Judge Strikes Down Texas Law Barring Adults Under 21 From Carrying Handguns

The federal judge ruled that the Second Amendment, “as informed by Founding-era history and tradition,” did not exclude 18- to 20-year-olds from the right to carry handguns.

A federal judge in Fort Worth struck down a Texas law on Thursday that prohibits adults under 21 from carrying handguns, on the grounds that the restriction violated the Second Amendment.

In Texas, 18- to 20-year-olds are generally prohibited from obtaining a license to carry a handgun. But last year, a state law went into effect that made adults in that age group eligible for a license to carry a handgun if they were covered under certain protective orders. Exceptions also exist for military personnel and honorably discharged veterans.

A lawsuit brought against the state in November 2021 by two adult plaintiffs under 21 and the Firearms Policy Coalition, a gun-rights advocacy nonprofit, challenged the constitutionality of the statute. The lawsuit argued that “18- to 20-year-old adults were fully protected by the Second Amendment at the time of its ratification.”

In his ruling, U.S. District Judge Mark T. Pittman of the Northern District of Texas wrote that the Second Amendment, “as informed by Founding-era history and tradition,” did not exclude 18- to 20-year-olds from the right to bear arms.

Judge Pittman, who was nominated by President Donald J. Trump in 2019, ordered the injunction stayed for 30 days, pending appeal, meaning that it would not immediately go into effect.

His ruling and a statement by the Firearms Policy Coalition were couched in the language of originalism, the theory that the Constitution and other texts must be interpreted the same they would have been at the time they were written. That interpretation is favored by the Supreme Court’s conservative majority and groups like the powerful Federalist Society. Judge Pittman is a former vice president and founding member of the Fort Worth chapter of the group.

“This decision is a significant victory for the rights of young adults in Texas and demonstrates for the rest of the nation that similar bans cannot withstand constitutional challenges grounded in history,” Cody J. Wisniewski, a senior attorney for constitutional litigation at the Firearms Policy Coalition, said in a statement, noting that many people ages 17 to 20 fought in the American Revolution. He added: “Texas cannot point to a single Founding-era law that prohibited 18- to 20-year-olds from carrying a functional firearm for self-defense.”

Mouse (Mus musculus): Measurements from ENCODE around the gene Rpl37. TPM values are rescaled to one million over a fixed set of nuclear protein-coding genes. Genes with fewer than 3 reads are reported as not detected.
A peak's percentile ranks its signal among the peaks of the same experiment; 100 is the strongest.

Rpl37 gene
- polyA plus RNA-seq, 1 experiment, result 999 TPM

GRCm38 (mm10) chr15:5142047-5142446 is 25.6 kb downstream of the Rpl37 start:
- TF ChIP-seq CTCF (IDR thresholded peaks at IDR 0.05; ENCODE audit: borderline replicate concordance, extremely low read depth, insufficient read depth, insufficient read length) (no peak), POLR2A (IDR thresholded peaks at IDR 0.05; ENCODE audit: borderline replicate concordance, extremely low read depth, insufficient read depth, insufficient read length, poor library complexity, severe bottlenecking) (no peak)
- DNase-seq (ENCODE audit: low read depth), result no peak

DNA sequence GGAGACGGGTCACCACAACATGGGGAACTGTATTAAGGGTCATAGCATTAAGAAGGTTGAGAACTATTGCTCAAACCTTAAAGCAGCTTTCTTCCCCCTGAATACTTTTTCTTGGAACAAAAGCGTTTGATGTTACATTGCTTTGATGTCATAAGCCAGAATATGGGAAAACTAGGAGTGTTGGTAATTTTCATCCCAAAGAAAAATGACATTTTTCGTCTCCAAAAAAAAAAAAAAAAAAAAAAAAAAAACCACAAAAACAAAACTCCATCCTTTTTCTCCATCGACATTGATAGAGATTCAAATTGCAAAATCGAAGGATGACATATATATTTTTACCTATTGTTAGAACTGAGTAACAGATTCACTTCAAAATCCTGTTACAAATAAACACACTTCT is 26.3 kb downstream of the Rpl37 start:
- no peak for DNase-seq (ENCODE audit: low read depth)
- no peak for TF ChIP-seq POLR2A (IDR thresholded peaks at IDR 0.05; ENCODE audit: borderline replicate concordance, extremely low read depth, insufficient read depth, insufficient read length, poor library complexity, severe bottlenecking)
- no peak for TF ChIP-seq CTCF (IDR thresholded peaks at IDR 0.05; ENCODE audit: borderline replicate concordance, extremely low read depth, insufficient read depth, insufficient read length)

Texas gun laws have grown less restrictive in recent years, even as the state reels from mass shootings, including in Uvalde, where an 18-year-old gunman killed 19 children and two teachers in May. Months before the Firearms Policy Coalition filed its lawsuit in 2021, Gov. Greg Abbott signed a law that ended the requirement for Texans to obtain a license to carry a handgun.

David Pucino, deputy chief counsel for the Giffords Law Center to Prevent Gun Violence, said that the judge’s decision was “squarely at odds” with precedent established by the Fifth Circuit Court of Appeals, which has jurisdiction over the Federal District Court in Fort Worth.

“Going back all the way to 2013, the Fifth Circuit precedent has said that you can prohibit both the purchasing of handguns and the carrying of handguns for people of the age of 18 to 21,” he said.

Mr. Pucino also noted that “young people are responsible for an outsize share of gun violence” and disproportionately likely to be the victims of it.

As of June, six of the nine deadliest mass shootings in the United States since 2018 were carried out by people who were 21 or younger, reflecting a demographic shift in mass shootings. Before 2000, men in their mid-20s, 30s and 40s were more likely to engage in mass shootings.

“This is yet another example of a radical court operating wildly out of step with the American people and the Constitution,” Shannon Watts, founder of the gun-control organization Moms Demand Action, said in a statement. “After hearing Uvalde survivors demanding common-sense gun safety measures — including raising the age to buy an assault weapon — a Trump-appointed judge in Texas just issued a dangerous ruling that would allow teenagers to carry handguns in public.”

Mr. Wisniewski, of the Firearms Policy Coalition, said the group was committed to pressing its aggressive view of gun rights.

“We look forward to restoring the right to keep and bear arms throughout the United States in the coming months and years,” he said.

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